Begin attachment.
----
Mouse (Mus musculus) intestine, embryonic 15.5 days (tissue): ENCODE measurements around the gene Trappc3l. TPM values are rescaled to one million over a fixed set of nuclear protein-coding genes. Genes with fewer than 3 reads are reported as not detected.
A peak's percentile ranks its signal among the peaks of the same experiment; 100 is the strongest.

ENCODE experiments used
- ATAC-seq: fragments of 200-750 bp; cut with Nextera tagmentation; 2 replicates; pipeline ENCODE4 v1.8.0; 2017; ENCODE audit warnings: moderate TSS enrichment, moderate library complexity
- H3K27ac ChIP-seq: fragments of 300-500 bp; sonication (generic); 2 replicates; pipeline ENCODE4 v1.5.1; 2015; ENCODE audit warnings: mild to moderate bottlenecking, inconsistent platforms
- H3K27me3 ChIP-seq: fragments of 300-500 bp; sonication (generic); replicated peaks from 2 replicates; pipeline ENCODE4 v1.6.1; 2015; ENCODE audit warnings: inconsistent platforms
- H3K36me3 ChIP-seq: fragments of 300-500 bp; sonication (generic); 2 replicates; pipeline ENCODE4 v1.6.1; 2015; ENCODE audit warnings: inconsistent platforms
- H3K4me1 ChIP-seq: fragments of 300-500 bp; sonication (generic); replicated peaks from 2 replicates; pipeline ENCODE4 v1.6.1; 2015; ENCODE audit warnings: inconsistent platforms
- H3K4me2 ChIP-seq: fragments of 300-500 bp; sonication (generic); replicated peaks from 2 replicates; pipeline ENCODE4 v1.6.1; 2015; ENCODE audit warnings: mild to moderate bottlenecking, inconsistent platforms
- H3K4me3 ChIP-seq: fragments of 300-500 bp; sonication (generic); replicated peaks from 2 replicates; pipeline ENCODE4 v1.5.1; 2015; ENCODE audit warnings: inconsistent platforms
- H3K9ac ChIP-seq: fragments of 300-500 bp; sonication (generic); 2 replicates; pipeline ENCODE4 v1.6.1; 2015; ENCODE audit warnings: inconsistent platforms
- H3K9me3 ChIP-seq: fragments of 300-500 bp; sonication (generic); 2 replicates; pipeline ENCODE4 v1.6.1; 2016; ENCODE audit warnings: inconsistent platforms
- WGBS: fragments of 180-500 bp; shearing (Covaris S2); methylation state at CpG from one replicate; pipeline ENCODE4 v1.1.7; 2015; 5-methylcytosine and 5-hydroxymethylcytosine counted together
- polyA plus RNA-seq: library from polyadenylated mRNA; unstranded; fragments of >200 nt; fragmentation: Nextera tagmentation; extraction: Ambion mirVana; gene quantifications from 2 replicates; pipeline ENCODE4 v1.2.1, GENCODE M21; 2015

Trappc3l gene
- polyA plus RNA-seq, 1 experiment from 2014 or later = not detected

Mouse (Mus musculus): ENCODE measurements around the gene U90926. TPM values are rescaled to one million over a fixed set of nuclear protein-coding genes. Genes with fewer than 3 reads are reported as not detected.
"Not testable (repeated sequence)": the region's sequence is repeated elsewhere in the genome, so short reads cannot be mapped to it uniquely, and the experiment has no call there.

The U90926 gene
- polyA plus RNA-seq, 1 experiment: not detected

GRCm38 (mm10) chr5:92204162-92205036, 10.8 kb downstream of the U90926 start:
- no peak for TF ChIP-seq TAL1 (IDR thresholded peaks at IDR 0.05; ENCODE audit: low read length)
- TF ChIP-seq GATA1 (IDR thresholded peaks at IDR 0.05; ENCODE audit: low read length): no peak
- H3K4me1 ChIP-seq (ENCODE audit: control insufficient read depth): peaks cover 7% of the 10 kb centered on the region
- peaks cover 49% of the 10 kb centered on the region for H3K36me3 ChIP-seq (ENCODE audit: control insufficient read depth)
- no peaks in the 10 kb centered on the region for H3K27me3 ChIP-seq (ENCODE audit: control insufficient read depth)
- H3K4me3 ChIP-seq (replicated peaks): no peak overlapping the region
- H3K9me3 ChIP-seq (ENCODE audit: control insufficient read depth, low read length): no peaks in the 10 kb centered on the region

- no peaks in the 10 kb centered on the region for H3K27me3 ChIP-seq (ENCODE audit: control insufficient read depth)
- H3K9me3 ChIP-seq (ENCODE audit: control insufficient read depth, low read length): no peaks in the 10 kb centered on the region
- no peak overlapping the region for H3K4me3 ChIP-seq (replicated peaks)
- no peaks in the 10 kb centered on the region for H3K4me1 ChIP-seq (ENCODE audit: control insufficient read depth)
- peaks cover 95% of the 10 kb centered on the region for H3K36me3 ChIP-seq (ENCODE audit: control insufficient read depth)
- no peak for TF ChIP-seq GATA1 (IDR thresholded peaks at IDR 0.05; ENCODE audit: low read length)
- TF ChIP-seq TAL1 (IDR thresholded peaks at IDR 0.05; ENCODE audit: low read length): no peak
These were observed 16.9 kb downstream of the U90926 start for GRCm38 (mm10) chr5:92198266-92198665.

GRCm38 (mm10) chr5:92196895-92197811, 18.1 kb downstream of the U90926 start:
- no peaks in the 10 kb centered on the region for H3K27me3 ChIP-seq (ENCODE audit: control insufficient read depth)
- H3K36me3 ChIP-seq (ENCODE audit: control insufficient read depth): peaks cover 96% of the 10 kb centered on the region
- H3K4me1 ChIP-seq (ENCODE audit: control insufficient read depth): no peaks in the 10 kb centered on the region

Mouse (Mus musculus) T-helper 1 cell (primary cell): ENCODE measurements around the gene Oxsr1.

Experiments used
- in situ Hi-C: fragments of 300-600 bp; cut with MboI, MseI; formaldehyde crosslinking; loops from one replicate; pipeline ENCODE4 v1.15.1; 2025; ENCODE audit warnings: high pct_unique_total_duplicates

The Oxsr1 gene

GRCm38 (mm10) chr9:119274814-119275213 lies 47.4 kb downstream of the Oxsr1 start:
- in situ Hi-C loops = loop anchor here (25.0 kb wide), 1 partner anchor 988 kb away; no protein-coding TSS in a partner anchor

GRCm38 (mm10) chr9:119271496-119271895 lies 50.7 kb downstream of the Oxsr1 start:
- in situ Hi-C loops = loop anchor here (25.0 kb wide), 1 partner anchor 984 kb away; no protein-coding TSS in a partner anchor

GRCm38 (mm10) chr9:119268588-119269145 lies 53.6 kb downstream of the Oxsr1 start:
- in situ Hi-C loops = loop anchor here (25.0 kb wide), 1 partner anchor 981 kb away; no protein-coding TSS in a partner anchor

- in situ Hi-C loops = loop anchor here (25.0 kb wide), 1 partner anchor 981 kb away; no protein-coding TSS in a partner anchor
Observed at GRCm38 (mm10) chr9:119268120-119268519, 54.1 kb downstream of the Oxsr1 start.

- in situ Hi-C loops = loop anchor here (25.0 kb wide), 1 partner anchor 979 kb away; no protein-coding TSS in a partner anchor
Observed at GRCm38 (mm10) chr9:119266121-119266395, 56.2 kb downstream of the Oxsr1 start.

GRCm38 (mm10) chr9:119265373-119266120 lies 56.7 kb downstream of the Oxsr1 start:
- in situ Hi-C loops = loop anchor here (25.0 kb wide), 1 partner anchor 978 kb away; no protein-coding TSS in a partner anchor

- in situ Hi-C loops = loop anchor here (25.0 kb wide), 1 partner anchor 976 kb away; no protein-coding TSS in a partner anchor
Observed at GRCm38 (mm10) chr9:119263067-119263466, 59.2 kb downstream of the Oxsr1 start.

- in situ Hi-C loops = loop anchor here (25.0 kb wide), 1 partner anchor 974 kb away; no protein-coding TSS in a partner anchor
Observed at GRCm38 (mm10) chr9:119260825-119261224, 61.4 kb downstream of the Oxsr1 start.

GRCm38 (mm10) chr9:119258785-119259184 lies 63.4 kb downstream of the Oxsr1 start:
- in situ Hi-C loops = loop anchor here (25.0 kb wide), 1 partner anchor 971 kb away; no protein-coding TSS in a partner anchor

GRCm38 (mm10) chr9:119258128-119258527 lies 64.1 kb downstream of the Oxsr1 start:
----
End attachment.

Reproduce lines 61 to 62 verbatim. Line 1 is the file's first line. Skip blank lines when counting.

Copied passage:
GRCm38 (mm10) chr9:119258785-119259184 lies 63.4 kb downstream of the Oxsr1 start:
- in situ Hi-C loops = loop anchor here (25.0 kb wide), 1 partner anchor 971 kb away; no protein-coding TSS in a partner anchor